By now it was time for the big names to show themselves but a sizeable peloton was countering any attacks. With 22km to go Niki Terpstra was visible on the front for the first time and then Sep Vanmarcke had a go. But nobody was going anywhere. Jurgen Roelandts tried a move with Borut Božič which began to take time but again was reeled in.
With 12.5km to go Yves Lampaert took off. He’s a promising rider but this looked like a classic Etixx-Quick Step move: send a rider up the road and force others to respond, to exploit the asymmetry between attack and defence. Only Greg Van Avermaet chased in person and in no time the peloton was blown into pieces. Giant-Alpecin got to work with Bert de Backer pacing John Degenkolb until the team captain went solo in pursuit. Degenkolb had been looking fresh all day and with Kristoff clearly struggling, the German was the best bet for the sprint but preferred to shape the result himself. It was high risk, more so since Lampaert and GVA cut their efforts once Degenkolb joined them. With Lampaert sitting in Štybar bridged across, a crucial factor in Degenkolb’s success because it put Lampaert back to work in the group. Lampaert’s pace wasn’t enough to stop a small group joining them just before they entered the velodrome with Lars Boom, Martin Elmiger, and Jens Keukeleire adding to the nervous finish.
Come the sprint and the result was inevitable as Degenkolb was perfectly positioned seeing off a late surge by Lars Boom on the final bend to finish comfortably ahead of Štybar and Van Avermaet. Behind Alexander Kristoff was beaten by Jens Debusschere in the bunch sprint.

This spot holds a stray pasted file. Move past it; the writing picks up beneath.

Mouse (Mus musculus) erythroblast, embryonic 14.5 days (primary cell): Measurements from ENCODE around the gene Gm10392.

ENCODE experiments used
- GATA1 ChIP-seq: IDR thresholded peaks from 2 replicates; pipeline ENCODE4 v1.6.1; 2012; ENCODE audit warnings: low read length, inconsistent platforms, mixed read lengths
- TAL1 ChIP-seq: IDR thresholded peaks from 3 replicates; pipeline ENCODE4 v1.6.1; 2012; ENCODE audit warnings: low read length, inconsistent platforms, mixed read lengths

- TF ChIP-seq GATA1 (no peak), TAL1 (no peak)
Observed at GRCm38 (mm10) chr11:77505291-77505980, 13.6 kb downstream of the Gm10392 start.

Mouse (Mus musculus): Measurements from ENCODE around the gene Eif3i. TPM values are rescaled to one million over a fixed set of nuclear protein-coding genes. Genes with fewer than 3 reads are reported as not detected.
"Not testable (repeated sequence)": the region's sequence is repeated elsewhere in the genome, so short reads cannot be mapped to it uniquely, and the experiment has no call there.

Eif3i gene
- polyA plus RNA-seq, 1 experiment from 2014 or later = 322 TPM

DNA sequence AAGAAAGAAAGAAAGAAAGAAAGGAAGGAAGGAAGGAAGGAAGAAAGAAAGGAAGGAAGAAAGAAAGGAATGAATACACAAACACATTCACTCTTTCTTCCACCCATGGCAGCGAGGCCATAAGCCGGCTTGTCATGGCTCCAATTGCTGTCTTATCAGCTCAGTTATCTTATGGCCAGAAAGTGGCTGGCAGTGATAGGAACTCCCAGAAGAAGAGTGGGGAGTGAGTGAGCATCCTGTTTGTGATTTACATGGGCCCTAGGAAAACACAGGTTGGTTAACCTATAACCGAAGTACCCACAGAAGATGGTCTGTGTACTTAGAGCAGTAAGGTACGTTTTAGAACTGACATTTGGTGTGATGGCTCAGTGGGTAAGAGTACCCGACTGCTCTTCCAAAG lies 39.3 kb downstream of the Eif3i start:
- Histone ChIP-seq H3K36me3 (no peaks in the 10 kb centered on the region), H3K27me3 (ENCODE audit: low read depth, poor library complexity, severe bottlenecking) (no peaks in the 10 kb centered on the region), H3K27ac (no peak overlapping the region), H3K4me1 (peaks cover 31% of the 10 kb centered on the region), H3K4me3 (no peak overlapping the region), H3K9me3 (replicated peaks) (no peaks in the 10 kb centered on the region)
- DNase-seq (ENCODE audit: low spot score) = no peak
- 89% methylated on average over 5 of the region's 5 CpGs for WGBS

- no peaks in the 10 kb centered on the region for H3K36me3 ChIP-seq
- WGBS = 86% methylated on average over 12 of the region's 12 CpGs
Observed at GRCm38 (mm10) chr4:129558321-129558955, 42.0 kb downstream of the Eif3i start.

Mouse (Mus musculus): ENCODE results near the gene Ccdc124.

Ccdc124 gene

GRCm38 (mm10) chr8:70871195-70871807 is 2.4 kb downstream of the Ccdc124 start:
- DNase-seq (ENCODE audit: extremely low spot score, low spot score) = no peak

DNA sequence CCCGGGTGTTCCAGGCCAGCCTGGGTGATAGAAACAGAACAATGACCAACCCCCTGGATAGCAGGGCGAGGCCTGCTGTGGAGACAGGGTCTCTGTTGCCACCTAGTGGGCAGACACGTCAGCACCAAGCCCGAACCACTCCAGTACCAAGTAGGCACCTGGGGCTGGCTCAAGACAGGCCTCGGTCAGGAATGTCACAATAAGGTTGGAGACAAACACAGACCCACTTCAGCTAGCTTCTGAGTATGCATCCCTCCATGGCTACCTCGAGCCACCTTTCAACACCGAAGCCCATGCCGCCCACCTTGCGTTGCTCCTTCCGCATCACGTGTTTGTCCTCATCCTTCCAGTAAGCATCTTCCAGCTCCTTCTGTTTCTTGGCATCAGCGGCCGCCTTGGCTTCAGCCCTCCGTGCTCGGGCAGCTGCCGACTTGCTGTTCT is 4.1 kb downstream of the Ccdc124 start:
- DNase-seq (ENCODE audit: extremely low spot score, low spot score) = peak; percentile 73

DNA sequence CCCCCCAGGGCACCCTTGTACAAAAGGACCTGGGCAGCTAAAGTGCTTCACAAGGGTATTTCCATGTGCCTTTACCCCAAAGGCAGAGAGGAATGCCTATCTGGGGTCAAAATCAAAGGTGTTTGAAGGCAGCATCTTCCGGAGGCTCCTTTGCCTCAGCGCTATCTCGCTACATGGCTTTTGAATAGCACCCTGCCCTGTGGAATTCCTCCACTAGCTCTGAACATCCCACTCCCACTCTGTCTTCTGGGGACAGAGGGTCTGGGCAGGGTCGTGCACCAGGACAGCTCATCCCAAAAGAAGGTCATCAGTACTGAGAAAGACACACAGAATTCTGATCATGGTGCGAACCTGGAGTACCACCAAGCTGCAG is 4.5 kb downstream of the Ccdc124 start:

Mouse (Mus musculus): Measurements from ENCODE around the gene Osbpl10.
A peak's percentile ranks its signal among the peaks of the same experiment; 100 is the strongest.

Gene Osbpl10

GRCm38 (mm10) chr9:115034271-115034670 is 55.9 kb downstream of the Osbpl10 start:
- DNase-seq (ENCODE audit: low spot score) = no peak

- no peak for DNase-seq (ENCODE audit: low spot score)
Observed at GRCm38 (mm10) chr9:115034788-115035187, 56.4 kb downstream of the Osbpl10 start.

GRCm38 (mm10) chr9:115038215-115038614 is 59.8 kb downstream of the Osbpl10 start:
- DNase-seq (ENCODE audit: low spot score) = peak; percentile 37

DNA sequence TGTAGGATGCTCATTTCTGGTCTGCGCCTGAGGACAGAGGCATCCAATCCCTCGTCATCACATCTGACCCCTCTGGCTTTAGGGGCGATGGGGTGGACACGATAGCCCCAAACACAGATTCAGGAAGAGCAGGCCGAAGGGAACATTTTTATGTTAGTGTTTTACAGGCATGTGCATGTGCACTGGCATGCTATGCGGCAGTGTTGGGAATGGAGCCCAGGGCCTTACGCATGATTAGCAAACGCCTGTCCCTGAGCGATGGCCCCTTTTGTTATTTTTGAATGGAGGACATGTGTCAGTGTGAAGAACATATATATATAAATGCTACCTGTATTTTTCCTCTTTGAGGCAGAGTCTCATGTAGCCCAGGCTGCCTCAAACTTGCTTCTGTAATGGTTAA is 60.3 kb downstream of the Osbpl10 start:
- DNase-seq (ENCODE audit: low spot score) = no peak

The Verdict: The five star cobbled sections didn’t wreak their usual damage and a sizeable peloton approached the finish but the action was saved for late with a thrilling final 10km. John Degenkolb won in style, this wasn’t the story of sprinter who sat tight, instead he, with the help of his team, bridged across to the lead breakaway, helped tow them to Roubaix and only then did he use his sprint to win by several lengths. As he told TV after the race “I was not afraid to fail and that was the key”. Kristoff did this last week too.
“Dege” gets his place in history as the second German winner of the race since Josef Fischer won the inaugural race in 1896 and he’s also the third rider to win Paris-Roubaix and Milan-Sanremo in the same year after Cyrille Van Hauwaert in 1909 and Sean Kelly in 1986. Anecdotal? Doch as they say in Germany because the sport is on the rise again in Europe’s largest consumer market, there are even secret plans to resurrect the Deutschland Tour and having a figurehead like this can only help bost things further. Marcel Kittel’s success – and apparently a long chat – has been enough to convince TV channel ARD to go back to the Tour de France, now Degenkolb’s success builds on this.
For the others yet another podium for Greg Van Avermaet and once again he too took risks to get this. What can he do to win? It’s hard to see the scenario where he wins because Degenkolb was always going to be faster. Štybar came close but again what could he do about Degenkolb? After second place in the E3 Harelbeke and a win in the Strade Bianche he’s been the equal of Niki Terpsta but it means many podium places and no big win. As good as they are, Etixx-Quick Step have been beaten fairly again and again.